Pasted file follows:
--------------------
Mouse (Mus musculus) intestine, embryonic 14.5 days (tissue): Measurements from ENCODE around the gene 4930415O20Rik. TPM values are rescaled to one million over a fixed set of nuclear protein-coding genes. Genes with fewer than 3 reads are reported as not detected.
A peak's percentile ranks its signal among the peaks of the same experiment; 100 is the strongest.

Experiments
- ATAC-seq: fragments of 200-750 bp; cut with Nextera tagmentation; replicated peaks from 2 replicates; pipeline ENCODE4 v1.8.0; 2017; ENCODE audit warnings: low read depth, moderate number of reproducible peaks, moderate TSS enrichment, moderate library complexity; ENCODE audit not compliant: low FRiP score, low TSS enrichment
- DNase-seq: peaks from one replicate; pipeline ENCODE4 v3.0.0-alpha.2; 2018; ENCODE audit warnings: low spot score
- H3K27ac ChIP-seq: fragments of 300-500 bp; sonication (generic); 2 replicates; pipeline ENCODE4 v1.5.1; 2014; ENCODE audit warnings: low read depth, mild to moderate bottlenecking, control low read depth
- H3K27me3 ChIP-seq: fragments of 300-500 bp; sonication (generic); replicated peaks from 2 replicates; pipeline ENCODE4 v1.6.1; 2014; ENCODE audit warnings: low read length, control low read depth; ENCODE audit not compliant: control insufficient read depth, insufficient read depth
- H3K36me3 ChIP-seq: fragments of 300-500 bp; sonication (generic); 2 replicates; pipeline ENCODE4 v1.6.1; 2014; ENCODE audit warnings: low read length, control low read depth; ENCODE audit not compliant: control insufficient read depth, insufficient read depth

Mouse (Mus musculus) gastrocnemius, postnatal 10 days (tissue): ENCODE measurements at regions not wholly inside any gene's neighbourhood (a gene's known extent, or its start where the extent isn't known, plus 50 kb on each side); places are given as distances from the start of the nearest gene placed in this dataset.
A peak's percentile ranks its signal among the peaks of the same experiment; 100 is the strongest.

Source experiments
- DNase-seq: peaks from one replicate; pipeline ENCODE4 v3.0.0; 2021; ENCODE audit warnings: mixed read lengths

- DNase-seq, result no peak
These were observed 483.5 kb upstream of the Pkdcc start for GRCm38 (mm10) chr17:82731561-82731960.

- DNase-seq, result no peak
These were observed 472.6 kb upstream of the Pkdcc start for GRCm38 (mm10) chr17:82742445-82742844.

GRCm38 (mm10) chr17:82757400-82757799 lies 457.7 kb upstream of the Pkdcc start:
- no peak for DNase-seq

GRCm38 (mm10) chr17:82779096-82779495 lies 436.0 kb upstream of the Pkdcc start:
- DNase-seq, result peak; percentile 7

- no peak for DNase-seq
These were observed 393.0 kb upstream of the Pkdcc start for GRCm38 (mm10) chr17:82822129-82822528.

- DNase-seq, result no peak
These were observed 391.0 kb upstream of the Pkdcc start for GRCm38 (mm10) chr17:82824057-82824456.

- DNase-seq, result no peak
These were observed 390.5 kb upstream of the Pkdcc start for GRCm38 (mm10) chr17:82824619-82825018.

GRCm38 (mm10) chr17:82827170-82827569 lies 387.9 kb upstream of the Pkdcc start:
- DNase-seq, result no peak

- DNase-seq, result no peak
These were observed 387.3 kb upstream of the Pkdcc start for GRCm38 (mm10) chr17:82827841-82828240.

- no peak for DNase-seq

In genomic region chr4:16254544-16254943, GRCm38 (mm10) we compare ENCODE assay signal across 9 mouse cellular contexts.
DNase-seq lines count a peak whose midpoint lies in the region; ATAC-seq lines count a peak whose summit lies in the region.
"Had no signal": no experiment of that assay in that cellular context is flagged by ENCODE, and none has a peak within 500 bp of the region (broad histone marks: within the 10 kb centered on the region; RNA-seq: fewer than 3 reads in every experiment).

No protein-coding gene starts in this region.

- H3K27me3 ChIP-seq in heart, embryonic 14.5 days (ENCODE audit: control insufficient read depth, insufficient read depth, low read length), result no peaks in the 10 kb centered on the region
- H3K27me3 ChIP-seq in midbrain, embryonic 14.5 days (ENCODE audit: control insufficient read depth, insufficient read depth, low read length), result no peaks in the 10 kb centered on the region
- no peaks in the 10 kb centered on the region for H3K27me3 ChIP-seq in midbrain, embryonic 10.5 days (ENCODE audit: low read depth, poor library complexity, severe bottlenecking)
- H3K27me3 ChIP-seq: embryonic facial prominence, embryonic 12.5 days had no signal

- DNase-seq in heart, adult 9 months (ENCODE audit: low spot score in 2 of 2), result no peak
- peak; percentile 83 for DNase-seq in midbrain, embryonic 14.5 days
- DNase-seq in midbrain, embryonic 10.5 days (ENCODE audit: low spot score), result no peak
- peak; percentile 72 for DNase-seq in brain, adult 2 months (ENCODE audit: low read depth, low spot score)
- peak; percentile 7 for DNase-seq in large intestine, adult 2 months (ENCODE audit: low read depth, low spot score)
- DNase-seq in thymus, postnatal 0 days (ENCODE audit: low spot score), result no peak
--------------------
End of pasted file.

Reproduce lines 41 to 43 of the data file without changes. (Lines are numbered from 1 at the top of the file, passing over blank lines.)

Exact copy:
- peak; percentile 83 for DNase-seq in midbrain, embryonic 14.5 days
- DNase-seq in midbrain, embryonic 10.5 days (ENCODE audit: low spot score), result no peak
- peak; percentile 72 for DNase-seq in brain, adult 2 months (ENCODE audit: low read depth, low spot score)